Last season you performed the title character in Giacomo Orefice’s opera Chopin in Wroclaw, Poland. Could you please tell us more about the project and your experience?

Chopin, like Werther is a gift to a tenor. I have so much gratitude and thanks to the Opera Wroclaw and Maestro Michnik for giving me this golden opportunity. “Chopin” is an opera which became very dear to me. It is a very emotional piece and quite demanding. The composer, Orefice, linked together hundreds of Chopin piano pieces and added vocal lines to them and created this opera, which is a Fantasy about Chopin’s life. It is so appropriate that it IS a Fantasy because Chopin himself was so fond of the Fantasy. It is a very special piece. Opera Wroclawska made a professional CD of the opera, which is due out shortly for this Chopin anniversary year. The theatre in Wroclaw is one of my favorite theatres in the world in which to sing. They dare to be different, unique and unusual and create productions with the utmost finesses and care. It is a very special city, as well. The cast, Laco Adamik, the director, the orchestra, chorus and especially Maestro Michnik (who even rewrote and improved much of the score) gave all of their hearts, as I tried to do, as well, for this piece. It was a great labor of love and one of the most satisfying and rewarding moments of my entire career.

Last week you did portrait the title role in Massenet’s Werther in Ostrava. Do you have any special feeling towards this opera and Werther’s character?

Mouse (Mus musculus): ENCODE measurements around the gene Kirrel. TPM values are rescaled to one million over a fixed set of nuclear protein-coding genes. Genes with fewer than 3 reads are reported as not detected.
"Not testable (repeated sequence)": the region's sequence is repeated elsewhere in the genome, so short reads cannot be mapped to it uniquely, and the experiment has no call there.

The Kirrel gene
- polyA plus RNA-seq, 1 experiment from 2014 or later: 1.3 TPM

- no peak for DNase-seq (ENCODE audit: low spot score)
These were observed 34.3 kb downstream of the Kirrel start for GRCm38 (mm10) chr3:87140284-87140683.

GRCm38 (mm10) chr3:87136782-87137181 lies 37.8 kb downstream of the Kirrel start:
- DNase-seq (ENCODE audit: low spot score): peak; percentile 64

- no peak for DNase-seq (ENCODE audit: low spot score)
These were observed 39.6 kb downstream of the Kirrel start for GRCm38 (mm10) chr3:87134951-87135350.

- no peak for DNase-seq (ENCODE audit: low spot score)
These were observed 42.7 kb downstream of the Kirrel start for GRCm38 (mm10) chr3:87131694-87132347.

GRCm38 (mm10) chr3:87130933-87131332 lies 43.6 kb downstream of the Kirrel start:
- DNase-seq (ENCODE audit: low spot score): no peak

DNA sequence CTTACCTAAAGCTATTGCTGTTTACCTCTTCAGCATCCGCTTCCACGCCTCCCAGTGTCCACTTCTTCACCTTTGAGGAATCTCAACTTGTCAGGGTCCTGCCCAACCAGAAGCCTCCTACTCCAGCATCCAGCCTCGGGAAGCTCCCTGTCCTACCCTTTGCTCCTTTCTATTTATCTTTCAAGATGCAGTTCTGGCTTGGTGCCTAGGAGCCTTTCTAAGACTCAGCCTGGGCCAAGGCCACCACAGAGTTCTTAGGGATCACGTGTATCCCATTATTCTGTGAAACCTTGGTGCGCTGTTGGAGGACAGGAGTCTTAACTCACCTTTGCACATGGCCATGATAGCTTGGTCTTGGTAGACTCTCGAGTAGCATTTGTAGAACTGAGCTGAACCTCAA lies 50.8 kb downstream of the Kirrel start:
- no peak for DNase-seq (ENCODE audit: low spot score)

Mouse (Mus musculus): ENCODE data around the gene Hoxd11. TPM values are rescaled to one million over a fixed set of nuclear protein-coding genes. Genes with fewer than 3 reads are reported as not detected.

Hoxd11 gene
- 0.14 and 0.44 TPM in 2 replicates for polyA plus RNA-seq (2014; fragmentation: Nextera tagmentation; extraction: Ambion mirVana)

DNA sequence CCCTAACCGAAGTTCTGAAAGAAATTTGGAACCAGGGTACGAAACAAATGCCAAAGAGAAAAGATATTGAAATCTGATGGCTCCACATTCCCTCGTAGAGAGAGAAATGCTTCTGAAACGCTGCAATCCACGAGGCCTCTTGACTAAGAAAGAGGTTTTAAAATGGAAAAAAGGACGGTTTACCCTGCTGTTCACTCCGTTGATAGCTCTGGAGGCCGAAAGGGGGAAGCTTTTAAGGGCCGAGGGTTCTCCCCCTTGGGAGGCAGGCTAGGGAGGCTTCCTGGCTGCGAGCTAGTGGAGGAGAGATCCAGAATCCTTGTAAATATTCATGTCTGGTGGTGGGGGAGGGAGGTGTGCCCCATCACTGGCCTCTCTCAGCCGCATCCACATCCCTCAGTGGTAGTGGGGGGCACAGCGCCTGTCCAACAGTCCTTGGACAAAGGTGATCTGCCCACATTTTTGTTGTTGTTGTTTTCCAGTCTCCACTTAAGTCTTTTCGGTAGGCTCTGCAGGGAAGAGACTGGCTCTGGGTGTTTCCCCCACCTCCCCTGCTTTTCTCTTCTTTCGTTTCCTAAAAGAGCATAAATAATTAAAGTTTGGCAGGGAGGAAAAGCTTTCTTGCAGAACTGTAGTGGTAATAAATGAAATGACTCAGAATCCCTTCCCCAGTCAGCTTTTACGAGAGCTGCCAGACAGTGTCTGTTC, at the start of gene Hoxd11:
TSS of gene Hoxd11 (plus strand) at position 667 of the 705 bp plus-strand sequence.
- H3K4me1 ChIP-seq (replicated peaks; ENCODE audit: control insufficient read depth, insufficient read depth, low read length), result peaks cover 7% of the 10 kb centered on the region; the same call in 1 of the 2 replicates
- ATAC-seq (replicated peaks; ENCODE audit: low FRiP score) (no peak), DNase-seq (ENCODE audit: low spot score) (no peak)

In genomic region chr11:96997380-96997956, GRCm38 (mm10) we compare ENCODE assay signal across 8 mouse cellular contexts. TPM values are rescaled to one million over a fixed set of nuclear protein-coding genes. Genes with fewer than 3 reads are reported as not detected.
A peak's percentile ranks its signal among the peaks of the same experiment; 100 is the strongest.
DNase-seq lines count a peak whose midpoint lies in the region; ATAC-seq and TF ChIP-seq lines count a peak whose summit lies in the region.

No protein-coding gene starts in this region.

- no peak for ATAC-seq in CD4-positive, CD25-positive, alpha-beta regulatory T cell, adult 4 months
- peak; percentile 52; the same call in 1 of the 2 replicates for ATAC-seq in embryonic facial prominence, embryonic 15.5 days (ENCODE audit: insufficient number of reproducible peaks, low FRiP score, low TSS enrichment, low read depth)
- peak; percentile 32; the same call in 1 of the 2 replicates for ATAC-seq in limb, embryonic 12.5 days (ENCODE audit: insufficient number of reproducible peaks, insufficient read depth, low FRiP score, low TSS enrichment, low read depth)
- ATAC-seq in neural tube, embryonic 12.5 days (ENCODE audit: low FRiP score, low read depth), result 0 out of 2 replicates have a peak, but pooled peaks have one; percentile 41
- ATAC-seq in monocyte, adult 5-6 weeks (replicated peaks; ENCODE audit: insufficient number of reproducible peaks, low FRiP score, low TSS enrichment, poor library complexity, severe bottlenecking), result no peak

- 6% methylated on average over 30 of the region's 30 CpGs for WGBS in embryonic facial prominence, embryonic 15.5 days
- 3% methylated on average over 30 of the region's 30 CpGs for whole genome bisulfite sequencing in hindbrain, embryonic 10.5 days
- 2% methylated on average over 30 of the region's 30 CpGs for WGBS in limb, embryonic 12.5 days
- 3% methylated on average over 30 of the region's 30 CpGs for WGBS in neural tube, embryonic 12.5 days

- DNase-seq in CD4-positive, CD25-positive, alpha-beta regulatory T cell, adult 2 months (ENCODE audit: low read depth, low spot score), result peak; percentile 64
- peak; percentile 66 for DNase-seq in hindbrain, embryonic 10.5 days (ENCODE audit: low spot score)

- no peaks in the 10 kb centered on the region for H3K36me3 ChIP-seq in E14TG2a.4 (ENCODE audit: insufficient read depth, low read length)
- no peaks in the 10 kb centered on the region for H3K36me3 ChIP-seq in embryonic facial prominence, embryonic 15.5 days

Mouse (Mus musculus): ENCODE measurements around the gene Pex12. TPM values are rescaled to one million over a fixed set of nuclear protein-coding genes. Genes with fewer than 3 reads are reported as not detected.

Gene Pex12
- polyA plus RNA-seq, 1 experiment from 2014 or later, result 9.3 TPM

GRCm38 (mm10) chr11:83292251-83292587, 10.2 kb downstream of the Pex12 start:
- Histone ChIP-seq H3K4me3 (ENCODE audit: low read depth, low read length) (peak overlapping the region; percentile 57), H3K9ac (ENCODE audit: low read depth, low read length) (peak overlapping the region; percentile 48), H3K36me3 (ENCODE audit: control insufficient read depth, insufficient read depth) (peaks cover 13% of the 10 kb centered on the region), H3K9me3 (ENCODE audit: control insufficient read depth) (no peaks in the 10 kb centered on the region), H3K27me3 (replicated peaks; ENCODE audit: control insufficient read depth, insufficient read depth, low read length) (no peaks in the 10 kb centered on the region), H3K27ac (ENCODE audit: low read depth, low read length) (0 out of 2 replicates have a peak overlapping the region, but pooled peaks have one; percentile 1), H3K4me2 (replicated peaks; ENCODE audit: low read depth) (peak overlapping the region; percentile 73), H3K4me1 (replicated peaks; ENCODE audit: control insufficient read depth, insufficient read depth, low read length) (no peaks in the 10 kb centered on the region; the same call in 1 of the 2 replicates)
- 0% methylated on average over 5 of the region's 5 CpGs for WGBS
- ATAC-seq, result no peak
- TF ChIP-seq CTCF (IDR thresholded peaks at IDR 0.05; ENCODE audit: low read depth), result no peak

Have you got enough room in your column for the answer to this question? “Werther” is the most beautiful and perfect role in the most beautiful and perfect opera. It is, for me, the consummate romantic opera. It is utterly poignant, fascinating, philosophical, beautiful, frightening, unbelievable and mesmerizing. The role of Werther is a journey into the soul, heart and mind of this man. It is so complete that when I sing it, I can literally feel myself take flight. There is a very special transcendent experience that happens when everything in this opera works and takes off. From the opening arpeggio, which introduces the character for his first of four arias “O Nature” the public and the tenor are taken into another place and time. “Werther” is unfortunately not a crowd pleaser, I feel because it deals with our innermost fears of mortality and questions the possible alternative, which is suicide. It does it rather beautifully, in my opinion, and contrary to modern belief, the characters Charlotte and Werther, are deeply deeply in love. If they are not, if they are played as such, the magic is gone. However, when the magic if there, watch out, it is an unforgettable experience.

What are you plans for the future?

In the future I will be singing Florestan for my United Kingdom debut with Opera North. I love that opera and that role and looking forward to it very very much. I am also hoping to find peace, love and personal success in my life and continue to grow as an artist and a man by portraying these beautiful characters. Each one gives me something to learn about myself, the human condition and life’s wonderful mysteries.

Taken from opera-puls.blogspot.com: Rozhovor se světoznámým americkým tenoristou Stevenem Harrisonem